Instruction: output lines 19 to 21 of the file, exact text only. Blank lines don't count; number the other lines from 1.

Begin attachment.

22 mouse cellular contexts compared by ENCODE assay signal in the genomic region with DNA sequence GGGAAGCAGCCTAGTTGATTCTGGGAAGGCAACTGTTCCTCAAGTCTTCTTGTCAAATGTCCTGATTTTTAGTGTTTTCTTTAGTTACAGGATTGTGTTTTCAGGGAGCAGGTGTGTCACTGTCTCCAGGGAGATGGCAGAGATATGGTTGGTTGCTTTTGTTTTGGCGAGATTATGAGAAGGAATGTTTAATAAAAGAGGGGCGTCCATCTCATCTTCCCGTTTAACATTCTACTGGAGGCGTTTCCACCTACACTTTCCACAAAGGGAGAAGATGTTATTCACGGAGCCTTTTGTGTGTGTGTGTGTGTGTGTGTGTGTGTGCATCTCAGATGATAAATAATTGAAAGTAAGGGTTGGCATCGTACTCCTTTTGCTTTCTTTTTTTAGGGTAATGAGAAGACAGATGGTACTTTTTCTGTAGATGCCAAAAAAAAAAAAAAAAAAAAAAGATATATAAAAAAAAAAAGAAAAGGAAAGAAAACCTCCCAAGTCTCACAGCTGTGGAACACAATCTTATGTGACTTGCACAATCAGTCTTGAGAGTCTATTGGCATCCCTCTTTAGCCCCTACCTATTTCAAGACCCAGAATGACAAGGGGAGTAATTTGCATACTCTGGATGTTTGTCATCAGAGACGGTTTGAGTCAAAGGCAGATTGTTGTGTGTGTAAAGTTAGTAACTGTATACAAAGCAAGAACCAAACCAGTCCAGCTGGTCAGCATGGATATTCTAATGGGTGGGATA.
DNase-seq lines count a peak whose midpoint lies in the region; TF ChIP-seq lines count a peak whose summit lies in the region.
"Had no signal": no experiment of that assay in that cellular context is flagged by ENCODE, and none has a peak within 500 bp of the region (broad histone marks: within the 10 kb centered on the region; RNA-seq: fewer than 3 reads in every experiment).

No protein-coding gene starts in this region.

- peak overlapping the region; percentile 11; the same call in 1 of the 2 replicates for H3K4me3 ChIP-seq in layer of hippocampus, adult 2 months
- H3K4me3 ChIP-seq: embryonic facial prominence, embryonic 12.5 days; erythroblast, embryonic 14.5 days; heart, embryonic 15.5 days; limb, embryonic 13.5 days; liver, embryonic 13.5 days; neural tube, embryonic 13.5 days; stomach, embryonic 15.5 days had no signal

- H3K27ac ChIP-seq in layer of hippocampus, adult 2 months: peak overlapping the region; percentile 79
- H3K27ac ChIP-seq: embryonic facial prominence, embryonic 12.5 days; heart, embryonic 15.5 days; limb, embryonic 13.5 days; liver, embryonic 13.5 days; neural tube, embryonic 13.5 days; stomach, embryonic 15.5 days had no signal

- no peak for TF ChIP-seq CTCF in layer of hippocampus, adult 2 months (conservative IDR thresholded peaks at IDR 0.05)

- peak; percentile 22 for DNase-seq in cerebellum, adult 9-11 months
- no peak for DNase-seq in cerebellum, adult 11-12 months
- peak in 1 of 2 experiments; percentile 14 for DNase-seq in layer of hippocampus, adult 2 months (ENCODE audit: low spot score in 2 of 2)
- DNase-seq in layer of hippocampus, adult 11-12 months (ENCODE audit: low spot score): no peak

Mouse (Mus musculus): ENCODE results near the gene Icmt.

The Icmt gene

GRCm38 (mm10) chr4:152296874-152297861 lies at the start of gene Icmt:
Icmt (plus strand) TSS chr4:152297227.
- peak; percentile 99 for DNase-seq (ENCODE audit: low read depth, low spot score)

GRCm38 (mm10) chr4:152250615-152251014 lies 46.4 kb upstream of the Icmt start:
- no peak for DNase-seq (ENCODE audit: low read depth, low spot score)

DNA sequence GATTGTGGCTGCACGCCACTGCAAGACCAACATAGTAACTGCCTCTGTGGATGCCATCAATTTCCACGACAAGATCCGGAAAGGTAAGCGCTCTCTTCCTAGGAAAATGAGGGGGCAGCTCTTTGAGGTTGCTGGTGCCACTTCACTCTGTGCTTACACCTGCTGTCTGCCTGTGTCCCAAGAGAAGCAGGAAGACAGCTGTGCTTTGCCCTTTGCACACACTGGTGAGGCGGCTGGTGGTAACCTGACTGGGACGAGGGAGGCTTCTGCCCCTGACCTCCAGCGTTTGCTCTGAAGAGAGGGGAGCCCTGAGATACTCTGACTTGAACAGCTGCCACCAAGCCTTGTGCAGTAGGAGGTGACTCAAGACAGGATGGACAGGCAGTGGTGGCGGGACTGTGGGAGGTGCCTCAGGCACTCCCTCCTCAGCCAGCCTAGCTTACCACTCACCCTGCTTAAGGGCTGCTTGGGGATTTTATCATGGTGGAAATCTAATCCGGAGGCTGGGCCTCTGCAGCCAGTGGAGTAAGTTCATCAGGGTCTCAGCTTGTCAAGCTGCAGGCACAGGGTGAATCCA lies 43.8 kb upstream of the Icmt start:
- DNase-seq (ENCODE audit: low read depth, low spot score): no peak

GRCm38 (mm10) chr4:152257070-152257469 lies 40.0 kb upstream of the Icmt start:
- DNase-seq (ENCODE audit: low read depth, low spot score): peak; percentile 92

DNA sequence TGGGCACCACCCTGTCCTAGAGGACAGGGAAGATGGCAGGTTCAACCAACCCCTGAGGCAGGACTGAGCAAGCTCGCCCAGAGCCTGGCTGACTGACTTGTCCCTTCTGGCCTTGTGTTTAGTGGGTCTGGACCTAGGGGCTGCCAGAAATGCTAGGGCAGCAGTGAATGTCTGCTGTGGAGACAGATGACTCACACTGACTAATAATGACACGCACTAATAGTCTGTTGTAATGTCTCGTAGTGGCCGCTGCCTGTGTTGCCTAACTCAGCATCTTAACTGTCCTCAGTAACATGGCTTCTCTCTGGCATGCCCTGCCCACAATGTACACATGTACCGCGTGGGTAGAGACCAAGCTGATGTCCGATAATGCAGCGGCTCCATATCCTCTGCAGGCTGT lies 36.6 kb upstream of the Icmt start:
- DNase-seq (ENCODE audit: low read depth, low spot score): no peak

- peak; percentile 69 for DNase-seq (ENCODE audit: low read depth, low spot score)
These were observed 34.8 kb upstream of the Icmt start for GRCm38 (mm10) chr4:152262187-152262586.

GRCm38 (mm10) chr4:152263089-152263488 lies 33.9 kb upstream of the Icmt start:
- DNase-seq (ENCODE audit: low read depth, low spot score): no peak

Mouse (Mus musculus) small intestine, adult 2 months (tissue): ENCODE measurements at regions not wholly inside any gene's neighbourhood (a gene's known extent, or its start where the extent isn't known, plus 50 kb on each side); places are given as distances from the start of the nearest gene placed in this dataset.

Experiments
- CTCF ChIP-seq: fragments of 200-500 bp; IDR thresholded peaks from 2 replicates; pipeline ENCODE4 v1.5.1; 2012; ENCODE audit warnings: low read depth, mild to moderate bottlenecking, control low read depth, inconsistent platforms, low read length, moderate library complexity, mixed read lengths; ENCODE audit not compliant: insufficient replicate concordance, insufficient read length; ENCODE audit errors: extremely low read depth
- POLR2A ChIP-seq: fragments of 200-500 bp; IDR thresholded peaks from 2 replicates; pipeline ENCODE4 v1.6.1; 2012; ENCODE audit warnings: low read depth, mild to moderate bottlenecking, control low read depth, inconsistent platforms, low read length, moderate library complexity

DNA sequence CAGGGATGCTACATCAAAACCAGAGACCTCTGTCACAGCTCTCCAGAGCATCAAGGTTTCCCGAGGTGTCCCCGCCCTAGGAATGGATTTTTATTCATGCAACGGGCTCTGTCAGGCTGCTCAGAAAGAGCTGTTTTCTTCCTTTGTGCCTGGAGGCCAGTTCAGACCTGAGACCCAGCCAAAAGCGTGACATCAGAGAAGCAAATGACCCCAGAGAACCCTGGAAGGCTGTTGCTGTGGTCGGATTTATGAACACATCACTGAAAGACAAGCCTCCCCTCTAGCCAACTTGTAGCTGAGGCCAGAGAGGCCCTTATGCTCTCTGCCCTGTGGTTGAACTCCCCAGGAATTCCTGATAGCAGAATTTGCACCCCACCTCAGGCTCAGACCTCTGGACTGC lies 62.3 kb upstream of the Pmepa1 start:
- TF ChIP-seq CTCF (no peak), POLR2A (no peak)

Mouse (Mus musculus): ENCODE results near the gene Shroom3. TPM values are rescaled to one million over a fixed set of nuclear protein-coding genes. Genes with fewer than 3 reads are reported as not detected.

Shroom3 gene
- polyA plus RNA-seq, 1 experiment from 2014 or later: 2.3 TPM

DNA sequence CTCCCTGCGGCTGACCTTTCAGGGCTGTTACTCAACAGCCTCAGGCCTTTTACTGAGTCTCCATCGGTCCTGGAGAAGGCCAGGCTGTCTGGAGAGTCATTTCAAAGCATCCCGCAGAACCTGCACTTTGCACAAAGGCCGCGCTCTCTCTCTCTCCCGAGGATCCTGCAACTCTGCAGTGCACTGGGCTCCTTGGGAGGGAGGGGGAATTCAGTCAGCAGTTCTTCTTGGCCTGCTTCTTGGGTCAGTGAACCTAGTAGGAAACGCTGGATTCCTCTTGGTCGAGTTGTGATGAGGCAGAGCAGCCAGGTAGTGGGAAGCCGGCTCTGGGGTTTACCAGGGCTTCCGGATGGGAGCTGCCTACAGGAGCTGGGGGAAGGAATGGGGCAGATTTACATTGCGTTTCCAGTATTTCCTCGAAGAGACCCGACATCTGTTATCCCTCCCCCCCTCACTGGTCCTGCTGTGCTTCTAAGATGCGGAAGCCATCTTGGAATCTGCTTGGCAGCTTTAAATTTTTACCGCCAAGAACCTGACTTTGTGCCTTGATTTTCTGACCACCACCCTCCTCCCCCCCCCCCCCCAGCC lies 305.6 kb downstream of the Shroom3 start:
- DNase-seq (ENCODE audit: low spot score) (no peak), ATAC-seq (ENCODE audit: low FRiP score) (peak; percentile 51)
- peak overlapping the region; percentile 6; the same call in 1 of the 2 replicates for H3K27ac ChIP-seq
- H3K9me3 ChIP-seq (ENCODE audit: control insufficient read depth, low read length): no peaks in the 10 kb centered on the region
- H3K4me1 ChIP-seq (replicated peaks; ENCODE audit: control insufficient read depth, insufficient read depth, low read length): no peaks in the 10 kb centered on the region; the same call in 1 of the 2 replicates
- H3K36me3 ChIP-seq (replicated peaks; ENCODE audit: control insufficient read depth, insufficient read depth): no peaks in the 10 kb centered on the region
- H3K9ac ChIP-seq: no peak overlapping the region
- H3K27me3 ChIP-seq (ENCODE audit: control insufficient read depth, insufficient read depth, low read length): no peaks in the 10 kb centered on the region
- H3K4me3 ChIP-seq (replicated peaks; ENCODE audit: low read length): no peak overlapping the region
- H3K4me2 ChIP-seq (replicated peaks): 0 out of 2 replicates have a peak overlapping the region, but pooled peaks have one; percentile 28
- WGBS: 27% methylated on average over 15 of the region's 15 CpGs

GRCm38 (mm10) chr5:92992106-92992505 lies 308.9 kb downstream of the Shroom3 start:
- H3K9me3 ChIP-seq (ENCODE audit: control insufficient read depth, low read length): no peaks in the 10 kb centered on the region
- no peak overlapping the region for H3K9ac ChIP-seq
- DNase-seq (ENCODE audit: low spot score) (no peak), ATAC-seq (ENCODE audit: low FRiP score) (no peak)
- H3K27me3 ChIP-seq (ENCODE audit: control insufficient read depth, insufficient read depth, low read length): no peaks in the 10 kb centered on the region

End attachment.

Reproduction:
GRCm38 (mm10) chr4:152250615-152251014 lies 46.4 kb upstream of the Icmt start:
- no peak for DNase-seq (ENCODE audit: low read depth, low spot score)

DNA sequence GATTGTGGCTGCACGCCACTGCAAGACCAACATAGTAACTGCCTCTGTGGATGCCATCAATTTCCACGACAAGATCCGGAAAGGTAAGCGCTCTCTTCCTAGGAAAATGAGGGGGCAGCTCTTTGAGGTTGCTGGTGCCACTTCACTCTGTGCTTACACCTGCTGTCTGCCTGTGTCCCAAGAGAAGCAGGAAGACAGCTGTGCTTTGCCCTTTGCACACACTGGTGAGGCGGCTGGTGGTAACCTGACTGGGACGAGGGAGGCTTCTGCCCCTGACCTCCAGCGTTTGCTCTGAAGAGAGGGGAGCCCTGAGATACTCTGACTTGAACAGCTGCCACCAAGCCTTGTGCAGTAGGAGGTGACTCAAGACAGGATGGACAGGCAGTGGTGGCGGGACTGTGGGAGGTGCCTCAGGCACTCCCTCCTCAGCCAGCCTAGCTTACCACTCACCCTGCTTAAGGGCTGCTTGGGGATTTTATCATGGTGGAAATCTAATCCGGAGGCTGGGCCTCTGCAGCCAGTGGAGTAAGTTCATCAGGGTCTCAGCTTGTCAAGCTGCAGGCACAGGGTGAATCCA lies 43.8 kb upstream of the Icmt start: